After rendezvousing at the starting point, we set off north through Malibu through seemingly endless orange orchards on the way to our first coffee stop in Ojai, right off of the fantastic Highway 33. The highway connects the Ojai Valley to the adjacent desert with a consistent display of postcard scenery along the way. Driving along in Afshin Behnia’s Sprint Speciale was a great experience in and of itself, but being surrounded by more than a dozen other remarkable vehicles was a bit dreamy. Bicyclists stop and stare rather than shake their fists as you cruise by, while families on vacation in RAV4s and Honda Odysseys honk and wave their approval. As we ventured further and further from Los Angeles County into Kern County, the roads opened up and flattened out, and for large stretches of time our convoy had the place all to itself.
We continued along to our lunch location, stopping for coffee briefly in a little speck of a town along the way. Although a temporary road closure reorganized our plans a bit, we continued north into San Luis Obispo County, know locally as “SLO,” where I switched from the Giulia SS acting as impromptu camera car to a black wedge of a Ferrari 308 GTB. Having to hold all my cameras on my lap and balanced atop my feet, I gained a newfound respect for those drivers on the rally who’d brought along even older and smaller cars for this 500+ mile journey. Many, including the brilliant red and white Lancia Fulvia Zagato, seem very much set up for short sprints rather than long voyages, but if you’ve got the reliability to make it, why not consider the long trip just a series of shorter ones? On this particular leg, few of us could match the pace of the little Lotus Elite through the tighter sections of the route. The little English sports car sat on some of the thinnest wheels I’ve ever seen fitted to a post-war car, and it still managed to beat us to the final stop of the evening.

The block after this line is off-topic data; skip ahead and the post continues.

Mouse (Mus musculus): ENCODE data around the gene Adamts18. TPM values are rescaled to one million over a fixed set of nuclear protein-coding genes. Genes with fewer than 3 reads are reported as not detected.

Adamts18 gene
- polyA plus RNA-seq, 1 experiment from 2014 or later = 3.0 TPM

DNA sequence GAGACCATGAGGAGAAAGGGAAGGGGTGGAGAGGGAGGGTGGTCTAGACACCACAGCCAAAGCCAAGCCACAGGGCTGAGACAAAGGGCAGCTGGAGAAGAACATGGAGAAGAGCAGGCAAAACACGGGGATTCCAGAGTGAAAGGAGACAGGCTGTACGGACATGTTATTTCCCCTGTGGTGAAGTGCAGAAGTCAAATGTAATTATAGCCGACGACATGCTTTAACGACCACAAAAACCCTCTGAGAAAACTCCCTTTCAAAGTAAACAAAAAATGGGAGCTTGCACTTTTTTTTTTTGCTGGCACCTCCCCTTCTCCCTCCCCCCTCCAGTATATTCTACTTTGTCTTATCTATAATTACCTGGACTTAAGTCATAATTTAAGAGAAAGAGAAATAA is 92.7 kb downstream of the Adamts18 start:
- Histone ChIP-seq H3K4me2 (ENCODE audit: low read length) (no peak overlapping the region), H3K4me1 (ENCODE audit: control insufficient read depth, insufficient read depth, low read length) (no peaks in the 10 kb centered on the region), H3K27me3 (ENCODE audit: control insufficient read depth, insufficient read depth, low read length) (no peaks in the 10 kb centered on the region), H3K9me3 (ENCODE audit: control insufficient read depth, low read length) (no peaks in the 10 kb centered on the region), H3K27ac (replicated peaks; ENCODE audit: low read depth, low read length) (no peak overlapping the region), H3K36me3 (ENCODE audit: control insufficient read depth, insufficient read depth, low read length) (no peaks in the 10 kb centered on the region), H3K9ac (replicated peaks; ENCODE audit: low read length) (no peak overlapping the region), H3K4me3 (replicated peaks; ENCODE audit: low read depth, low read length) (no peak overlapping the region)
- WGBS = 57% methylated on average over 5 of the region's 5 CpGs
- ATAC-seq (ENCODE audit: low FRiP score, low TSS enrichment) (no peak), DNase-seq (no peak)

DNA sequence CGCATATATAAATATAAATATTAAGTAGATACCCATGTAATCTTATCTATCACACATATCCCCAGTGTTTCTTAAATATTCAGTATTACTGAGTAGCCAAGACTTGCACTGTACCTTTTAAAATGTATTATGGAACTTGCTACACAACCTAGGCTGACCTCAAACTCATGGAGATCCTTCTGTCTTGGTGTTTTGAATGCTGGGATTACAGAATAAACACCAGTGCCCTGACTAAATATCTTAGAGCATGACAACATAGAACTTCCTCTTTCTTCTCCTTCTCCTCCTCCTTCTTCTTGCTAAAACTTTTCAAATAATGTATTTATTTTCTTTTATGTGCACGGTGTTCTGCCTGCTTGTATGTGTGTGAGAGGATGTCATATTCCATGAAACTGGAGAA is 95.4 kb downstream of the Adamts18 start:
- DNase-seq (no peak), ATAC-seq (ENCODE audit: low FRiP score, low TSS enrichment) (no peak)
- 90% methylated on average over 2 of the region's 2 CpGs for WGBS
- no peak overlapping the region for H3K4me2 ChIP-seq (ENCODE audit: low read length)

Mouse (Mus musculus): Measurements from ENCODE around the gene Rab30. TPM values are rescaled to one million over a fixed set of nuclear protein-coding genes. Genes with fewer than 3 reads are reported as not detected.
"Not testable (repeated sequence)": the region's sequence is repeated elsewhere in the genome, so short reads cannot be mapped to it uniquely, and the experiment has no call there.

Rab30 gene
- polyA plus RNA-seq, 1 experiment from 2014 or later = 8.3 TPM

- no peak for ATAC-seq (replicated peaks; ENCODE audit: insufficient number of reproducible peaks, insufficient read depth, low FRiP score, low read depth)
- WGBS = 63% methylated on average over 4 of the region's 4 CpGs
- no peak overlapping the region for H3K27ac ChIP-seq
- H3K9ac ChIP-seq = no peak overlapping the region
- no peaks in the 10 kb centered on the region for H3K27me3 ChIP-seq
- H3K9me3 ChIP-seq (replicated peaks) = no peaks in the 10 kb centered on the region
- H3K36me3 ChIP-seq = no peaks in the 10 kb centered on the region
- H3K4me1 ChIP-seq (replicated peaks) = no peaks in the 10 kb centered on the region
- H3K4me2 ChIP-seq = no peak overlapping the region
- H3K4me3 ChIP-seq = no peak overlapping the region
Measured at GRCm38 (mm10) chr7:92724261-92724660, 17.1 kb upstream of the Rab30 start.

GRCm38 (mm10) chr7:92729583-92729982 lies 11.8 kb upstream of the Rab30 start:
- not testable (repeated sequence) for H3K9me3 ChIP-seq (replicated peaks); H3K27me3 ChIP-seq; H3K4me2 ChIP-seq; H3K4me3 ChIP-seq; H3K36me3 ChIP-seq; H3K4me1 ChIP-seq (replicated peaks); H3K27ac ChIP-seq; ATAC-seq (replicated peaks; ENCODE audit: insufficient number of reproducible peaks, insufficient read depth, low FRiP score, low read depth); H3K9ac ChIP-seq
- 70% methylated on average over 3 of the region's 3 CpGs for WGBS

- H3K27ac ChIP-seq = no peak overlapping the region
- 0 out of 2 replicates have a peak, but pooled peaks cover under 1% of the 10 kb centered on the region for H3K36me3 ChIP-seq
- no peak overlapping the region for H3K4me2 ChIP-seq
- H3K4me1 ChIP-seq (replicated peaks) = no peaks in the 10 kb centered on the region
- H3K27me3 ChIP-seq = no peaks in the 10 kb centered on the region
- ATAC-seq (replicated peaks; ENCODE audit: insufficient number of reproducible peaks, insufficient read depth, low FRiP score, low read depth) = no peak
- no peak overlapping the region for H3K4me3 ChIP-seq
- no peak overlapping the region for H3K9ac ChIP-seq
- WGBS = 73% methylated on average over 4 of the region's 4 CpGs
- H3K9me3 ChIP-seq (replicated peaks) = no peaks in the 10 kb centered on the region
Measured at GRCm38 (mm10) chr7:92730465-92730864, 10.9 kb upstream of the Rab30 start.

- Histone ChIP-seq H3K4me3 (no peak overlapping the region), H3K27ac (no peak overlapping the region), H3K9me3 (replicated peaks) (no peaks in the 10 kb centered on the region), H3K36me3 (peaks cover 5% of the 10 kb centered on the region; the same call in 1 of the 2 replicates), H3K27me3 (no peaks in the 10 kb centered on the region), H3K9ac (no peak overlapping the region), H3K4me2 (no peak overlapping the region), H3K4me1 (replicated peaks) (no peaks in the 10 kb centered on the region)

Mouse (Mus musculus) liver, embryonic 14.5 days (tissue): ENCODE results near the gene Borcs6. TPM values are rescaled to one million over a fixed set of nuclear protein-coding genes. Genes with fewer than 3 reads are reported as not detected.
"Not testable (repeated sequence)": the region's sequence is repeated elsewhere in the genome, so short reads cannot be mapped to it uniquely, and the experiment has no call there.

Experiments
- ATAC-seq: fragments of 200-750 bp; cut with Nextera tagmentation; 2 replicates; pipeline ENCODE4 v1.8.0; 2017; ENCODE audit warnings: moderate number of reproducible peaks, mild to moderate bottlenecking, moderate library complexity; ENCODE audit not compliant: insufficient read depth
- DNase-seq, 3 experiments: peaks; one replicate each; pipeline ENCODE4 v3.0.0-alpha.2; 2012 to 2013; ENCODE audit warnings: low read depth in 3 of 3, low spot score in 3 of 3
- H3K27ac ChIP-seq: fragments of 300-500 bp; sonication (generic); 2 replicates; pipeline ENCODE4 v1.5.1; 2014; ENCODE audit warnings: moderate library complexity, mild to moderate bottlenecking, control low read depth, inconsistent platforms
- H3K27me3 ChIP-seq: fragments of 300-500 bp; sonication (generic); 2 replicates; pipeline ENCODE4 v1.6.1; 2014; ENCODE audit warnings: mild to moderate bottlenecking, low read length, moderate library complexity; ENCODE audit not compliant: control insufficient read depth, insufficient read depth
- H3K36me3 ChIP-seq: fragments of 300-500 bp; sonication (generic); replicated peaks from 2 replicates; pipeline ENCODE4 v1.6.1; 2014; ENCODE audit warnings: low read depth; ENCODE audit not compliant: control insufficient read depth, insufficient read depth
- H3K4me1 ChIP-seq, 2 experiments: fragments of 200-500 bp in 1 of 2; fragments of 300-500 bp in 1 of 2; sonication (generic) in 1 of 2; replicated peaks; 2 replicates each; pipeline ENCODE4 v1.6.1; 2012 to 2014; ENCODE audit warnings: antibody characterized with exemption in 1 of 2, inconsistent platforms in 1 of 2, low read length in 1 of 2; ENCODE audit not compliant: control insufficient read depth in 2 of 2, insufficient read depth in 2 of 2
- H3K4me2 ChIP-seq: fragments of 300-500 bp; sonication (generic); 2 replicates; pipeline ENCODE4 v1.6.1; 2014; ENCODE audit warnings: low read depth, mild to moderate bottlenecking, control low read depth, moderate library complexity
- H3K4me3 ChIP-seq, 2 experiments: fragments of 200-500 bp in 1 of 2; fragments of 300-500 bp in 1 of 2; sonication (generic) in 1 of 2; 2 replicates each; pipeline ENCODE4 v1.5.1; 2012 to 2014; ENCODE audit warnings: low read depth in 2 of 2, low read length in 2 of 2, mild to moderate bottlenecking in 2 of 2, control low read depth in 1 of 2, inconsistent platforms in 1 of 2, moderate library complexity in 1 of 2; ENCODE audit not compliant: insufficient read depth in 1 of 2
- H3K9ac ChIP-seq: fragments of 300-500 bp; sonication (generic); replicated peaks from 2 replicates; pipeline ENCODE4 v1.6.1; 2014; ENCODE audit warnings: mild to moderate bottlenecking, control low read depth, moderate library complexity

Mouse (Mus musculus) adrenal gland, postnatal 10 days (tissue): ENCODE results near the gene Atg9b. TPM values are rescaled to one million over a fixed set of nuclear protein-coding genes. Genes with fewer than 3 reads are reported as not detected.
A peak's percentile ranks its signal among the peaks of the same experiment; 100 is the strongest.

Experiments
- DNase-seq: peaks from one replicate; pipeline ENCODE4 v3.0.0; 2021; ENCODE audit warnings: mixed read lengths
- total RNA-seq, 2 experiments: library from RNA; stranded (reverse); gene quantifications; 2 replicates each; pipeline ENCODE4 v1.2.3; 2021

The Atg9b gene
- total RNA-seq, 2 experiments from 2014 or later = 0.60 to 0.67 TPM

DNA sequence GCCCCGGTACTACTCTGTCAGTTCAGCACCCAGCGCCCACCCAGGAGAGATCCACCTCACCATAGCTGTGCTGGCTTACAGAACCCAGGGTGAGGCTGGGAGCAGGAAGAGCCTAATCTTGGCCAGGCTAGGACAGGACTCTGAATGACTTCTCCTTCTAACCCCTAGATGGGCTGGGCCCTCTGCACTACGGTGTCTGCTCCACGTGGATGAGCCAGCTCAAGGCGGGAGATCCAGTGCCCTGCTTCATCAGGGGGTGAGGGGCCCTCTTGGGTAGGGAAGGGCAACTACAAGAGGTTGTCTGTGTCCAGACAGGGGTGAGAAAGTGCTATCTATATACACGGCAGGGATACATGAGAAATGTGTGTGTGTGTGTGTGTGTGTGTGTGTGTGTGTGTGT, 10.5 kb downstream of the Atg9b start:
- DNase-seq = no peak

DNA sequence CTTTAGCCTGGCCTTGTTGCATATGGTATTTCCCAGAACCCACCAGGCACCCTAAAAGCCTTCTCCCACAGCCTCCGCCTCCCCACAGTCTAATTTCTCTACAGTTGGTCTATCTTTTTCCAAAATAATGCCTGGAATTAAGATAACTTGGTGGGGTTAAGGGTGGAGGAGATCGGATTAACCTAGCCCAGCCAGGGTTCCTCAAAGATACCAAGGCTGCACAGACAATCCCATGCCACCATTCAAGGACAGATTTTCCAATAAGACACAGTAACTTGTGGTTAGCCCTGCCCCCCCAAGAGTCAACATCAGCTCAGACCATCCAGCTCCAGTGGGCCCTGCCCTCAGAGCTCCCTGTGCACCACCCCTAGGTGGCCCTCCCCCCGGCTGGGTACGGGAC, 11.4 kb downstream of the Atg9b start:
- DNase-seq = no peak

SLO County is one of the most unappreciated areas in California for driving. The roads outside of the heavily populated areas are more mountainous than you might expect, and they dart through vineyards, around farms, and through gorgeous swaths of scenery some of which is all but lifted from the south of France. After a minor navigational error on my part, the two of us in the 308 had to play catch up to the rest of the pack before we continued on into Paso Robles. After eight hours of driving, we were all happy to have a moment to relax. From the final location, a shuttle took our group to a winery for dinner and wine tasting.